Cleaning is dangerous

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Talk about a slippery slope. @comnoz is redoing the barrel and the head will need to be done next. So you can't put those refreshed parts on just any case. And you can't put the ancillary parts on a clean case. And so on...

The good news is the parts look great. The bad news is that the grease and dirt hide things that you need to now address.



Before




(For the last time the mark by the mounting hole is a casting mark!)

But...




Just smear it with some JB Weld? Throw it away and get another one? Get it welded up and re-machined?
 
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No JB, but welding is a consideration if done well. Ensure crack ends are drilled first or they'll probably radiate outwards and bigger problem arises.
 

robs ss

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I welded one a while ago to have it fit a different engine.
Preparation is the key. Needs about 6 - 8 heating cycles in the oven - wiping away the oil that sweats out each time,
I was amazed at how much oil came out of the porous casting.
Then the welder needs an assistant with rag and alcohol to wipe oil away between striking arcs.
It does work though.
Cheers
Rob
 

DogT

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All those parts look vaguely familiar for some reason. Good luck with it.
 
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The inner cover supports the alternator stator and not much else. What impact will a crack at one of the holes have?
 
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The contamination is a major issue with the Al. All cast metals soak up everything. I wish you good fortune in the war to come.
It would probably run three lifetimes as is since it's a dry primary...maybe more. Casting are notorious for that bad habit anyway.
Not my business, but perhaps you should clean less. Clean less find less. Ignorance is bliss...just kidding on that part.
 

grandpaul

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I'd say it's not a significant issue as long as you smear some of the liquid type JB-Weld product in it, then shim it properly and snug it all down correctly.

If I were to take it to the guy that has been doing all my aluminum welding for 20 years, he'd probably charge me $25 - $30. Not worth it to ME, but I'd leave the decision to the client if it wasn't my bike. JB Weld is only $7.
 

baz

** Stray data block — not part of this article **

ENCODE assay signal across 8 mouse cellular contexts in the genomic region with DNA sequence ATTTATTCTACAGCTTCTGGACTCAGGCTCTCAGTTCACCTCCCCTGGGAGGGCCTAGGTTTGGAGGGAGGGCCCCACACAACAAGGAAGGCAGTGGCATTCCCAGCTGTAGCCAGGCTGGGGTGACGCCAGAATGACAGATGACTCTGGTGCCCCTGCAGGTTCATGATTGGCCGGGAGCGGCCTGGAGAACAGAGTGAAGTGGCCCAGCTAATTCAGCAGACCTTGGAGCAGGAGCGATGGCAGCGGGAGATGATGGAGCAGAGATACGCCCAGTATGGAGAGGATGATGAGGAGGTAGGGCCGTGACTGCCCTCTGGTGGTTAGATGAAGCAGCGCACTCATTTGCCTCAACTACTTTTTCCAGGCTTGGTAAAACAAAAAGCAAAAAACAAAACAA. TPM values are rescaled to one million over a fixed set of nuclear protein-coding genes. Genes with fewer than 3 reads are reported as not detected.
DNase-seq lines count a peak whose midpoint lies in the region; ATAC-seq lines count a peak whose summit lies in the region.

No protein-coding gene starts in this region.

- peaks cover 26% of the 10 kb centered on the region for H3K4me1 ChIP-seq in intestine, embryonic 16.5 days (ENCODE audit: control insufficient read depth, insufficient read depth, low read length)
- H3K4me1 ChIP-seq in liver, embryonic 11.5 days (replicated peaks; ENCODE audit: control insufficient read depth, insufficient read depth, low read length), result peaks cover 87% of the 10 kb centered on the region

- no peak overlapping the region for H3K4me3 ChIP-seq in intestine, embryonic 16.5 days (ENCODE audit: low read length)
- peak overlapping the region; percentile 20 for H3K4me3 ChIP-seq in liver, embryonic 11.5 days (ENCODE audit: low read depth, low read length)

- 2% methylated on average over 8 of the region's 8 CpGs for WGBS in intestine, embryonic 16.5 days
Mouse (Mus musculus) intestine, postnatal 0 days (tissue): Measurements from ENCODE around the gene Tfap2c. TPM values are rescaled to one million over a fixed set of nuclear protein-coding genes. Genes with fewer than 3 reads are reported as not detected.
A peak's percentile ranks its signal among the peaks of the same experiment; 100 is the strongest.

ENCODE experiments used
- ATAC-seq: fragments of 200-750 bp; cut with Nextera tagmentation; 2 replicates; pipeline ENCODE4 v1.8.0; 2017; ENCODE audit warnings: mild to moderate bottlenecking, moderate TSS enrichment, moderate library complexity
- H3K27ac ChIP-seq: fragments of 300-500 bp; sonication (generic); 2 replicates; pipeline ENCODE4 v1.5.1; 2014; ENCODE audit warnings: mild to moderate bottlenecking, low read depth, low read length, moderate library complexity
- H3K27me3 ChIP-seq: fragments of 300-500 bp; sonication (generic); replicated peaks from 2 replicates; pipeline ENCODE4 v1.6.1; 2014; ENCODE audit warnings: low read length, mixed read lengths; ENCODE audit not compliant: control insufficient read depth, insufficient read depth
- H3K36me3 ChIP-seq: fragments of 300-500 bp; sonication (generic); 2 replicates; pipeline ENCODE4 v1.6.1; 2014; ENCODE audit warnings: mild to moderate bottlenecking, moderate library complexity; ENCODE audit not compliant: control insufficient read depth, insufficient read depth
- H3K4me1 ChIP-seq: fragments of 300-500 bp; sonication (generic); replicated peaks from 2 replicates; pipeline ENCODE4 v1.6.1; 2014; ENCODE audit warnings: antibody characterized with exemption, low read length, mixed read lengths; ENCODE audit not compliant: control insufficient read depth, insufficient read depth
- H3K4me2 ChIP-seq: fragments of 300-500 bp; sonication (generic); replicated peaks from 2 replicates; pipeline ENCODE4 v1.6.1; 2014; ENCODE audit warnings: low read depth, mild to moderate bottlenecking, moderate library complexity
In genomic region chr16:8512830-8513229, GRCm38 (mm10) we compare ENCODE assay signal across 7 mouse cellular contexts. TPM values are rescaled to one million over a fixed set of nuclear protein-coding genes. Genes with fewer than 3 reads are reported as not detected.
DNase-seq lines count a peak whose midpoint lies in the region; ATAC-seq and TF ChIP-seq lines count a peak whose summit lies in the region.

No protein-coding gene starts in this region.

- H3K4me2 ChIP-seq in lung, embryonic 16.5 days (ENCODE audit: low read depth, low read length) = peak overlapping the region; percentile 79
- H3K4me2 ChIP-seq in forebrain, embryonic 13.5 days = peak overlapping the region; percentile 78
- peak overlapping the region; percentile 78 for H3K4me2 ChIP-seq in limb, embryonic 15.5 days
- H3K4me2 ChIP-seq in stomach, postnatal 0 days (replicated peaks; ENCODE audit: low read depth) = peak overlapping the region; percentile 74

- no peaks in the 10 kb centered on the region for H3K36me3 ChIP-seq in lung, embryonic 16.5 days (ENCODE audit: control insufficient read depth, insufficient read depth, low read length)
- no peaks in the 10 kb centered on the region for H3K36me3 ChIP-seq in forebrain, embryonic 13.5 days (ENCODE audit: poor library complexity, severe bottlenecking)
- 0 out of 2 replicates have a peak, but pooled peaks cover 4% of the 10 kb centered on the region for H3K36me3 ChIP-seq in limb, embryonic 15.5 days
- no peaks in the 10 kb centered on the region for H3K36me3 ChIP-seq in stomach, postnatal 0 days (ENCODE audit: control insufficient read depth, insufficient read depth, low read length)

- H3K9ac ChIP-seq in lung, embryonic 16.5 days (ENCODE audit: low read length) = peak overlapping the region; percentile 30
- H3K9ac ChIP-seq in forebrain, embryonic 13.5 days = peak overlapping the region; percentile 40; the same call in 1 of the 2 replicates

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If it was mine i,d weld it
But then I'm a welder by trade, one thing I would say is if you JB weld it
Don't later on take it too a welder to repair, it's really hard to get a decent weld because you can't always get all of the glue out
 

concours

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If it was mine i,d weld it
But then I'm a welder by trade, one thing I would say is if you JB weld it
Don't later on take it too a welder to repair, it's really hard to get a decent weld because you can't always get all of the glue out
Likewise.
But all too often welding is viewed by laymen as a stopgap/bandaid/less than proper repair. So I keep my thoughts in a lot. :cool:
 

baz

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Likewise.
But all too often welding is viewed by laymen as a stopgap/bandaid/less than proper repair. So I keep my thoughts in a lot. :cool:
Ha ha yeah I know what you mean
You obviously have had stuff brought to you to be welded covered in road dirt or chain lube or worse (jb weld) etc
 
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By the time you get it welded and machines back flat I could just find a nice clean one. For some reason I think it’s always been like that. I need to dig through my millions of posts to check.
 
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I didn't really want to jaw jack much but I'd of just let it be and kept watch for leaks in that area.
 
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I welded one a while ago to have it fit a different engine.
Preparation is the key. Needs about 6 - 8 heating cycles in the oven - wiping away the oil that sweats out each time,
I was amazed at how much oil came out of the porous casting.
Then the welder needs an assistant with rag and alcohol to wipe oil away between striking arcs.
It does work though.
Cheers
Rob
All that effort, just laser weld it, no distortion, the oil vapourises so no prep needed. Plenty of cracked heads have now been done in the UK over the past couple of years and have no problems so the laser welding works a treat.
 

Time Warp

.......back to the 70's.
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The inner cover is thin in that area and will not take to much stress from not being shimmed to avoid that.
Put a heavy steel washer on the inside to brace it, maybe a longer fastener and be done with it, its a 'keeping it real build right ?.
If you find a good one for $20 go that way.....

What would I do, throw it in the pile and go get a good one off the shelf of spares... even as a welder I wouldn't bother with the time of a repair, they are plentiful to buy in good used condition. (If you want one that hasn't been eaten by the chain that is a little harder to find)
 
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Did you have to say that Time Warp? Mine had the guard chewed off from a tossed drive chain when bought, and now it's got me thinking of it again.
This topic has already got my swing arm off....now this...Will it ever end?
Well, I'm retired anyway so need something to do other than ride it. Right?
 

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